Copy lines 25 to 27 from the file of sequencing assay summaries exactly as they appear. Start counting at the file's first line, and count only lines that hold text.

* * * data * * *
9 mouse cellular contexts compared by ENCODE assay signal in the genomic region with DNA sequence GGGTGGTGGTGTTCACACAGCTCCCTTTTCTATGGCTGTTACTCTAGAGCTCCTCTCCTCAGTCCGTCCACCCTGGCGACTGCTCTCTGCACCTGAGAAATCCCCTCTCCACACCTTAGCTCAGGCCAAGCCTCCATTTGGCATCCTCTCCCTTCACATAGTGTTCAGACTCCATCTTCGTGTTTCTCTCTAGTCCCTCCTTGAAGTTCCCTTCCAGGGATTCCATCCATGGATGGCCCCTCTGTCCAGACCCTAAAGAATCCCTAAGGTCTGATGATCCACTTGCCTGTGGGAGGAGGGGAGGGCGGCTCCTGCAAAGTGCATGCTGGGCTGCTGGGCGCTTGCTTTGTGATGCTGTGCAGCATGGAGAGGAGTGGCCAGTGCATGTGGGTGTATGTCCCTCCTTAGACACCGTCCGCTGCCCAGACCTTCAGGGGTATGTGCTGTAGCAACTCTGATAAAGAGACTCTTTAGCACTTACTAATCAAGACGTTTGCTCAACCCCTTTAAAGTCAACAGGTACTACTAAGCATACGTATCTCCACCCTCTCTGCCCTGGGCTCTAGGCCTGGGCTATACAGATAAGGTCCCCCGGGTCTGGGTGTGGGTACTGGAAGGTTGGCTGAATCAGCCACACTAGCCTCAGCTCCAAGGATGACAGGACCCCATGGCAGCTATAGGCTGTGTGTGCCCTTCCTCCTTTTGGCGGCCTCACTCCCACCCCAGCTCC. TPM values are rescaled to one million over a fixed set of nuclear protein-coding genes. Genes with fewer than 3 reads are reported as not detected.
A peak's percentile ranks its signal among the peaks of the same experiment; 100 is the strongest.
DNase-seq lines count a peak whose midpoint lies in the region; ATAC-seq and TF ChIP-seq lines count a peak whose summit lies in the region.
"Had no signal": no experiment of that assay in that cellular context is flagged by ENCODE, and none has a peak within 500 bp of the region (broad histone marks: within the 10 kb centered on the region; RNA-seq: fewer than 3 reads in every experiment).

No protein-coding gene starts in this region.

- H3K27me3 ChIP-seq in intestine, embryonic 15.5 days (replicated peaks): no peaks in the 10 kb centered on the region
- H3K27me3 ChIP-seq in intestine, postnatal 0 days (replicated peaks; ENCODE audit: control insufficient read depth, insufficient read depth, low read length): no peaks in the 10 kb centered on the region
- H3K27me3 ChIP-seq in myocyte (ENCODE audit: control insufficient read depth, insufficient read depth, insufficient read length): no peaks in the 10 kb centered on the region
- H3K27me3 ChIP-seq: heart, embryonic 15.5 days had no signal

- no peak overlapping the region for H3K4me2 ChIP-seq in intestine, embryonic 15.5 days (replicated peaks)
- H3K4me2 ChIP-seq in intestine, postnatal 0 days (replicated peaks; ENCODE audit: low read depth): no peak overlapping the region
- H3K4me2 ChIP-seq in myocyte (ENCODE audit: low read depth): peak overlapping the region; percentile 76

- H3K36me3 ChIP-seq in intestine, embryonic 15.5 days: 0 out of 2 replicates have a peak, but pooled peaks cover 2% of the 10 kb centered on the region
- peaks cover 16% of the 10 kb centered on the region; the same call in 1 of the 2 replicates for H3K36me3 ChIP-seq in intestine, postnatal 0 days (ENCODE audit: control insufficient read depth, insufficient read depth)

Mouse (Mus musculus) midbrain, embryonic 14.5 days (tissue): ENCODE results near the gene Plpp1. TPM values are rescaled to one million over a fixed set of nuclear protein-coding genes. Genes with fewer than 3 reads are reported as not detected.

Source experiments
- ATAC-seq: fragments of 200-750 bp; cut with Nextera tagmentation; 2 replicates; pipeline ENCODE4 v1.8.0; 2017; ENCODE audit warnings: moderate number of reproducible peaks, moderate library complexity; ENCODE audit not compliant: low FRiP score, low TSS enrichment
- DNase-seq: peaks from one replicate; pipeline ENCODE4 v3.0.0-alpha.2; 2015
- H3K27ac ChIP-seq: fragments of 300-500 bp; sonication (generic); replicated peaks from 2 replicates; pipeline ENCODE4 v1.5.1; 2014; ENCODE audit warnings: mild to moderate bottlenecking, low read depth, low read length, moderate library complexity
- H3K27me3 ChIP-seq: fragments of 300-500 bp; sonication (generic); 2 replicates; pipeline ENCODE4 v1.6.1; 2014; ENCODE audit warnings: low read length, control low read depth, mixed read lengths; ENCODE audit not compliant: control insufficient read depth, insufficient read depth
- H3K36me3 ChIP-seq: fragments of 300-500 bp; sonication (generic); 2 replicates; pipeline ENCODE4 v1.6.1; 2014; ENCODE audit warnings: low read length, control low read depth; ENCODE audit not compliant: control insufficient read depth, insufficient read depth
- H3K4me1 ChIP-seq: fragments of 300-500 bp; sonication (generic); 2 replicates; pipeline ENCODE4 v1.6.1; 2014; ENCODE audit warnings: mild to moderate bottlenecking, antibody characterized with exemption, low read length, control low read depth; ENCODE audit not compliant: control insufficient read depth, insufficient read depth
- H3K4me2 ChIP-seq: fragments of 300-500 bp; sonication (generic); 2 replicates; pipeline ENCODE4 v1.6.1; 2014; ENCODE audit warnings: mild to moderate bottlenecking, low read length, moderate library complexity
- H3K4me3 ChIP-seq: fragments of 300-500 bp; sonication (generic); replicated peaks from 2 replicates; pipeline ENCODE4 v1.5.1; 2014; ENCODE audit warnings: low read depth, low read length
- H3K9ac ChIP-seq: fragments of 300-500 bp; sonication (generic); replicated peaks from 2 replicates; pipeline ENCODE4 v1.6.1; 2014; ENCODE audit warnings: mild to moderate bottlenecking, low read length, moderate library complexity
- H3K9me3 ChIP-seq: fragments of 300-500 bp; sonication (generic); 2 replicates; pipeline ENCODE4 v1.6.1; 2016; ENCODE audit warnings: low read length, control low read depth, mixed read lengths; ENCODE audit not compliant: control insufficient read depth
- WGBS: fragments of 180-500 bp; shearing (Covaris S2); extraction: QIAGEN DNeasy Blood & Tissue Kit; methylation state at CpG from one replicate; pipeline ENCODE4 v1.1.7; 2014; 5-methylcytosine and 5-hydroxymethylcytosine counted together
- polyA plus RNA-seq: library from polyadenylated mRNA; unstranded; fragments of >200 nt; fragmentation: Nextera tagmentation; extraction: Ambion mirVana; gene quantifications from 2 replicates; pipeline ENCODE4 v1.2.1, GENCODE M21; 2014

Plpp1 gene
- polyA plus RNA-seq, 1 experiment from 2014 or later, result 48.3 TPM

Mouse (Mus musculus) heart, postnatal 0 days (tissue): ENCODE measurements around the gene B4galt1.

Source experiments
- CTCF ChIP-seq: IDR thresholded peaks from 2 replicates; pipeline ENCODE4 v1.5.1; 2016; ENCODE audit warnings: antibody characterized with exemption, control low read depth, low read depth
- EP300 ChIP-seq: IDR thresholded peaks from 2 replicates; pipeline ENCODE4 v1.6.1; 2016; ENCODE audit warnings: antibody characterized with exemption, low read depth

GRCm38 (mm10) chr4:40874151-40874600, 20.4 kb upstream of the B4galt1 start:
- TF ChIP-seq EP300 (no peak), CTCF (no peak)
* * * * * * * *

- H3K9ac ChIP-seq: fragments of 300-500 bp; sonication (generic); replicated peaks from 2 replicates; pipeline ENCODE4 v1.6.1; 2014; ENCODE audit warnings: mild to moderate bottlenecking, low read length, moderate library complexity
- H3K9me3 ChIP-seq: fragments of 300-500 bp; sonication (generic); 2 replicates; pipeline ENCODE4 v1.6.1; 2016; ENCODE audit warnings: low read length, control low read depth, mixed read lengths; ENCODE audit not compliant: control insufficient read depth
- WGBS: fragments of 180-500 bp; shearing (Covaris S2); extraction: QIAGEN DNeasy Blood & Tissue Kit; methylation state at CpG from one replicate; pipeline ENCODE4 v1.1.7; 2014; 5-methylcytosine and 5-hydroxymethylcytosine counted together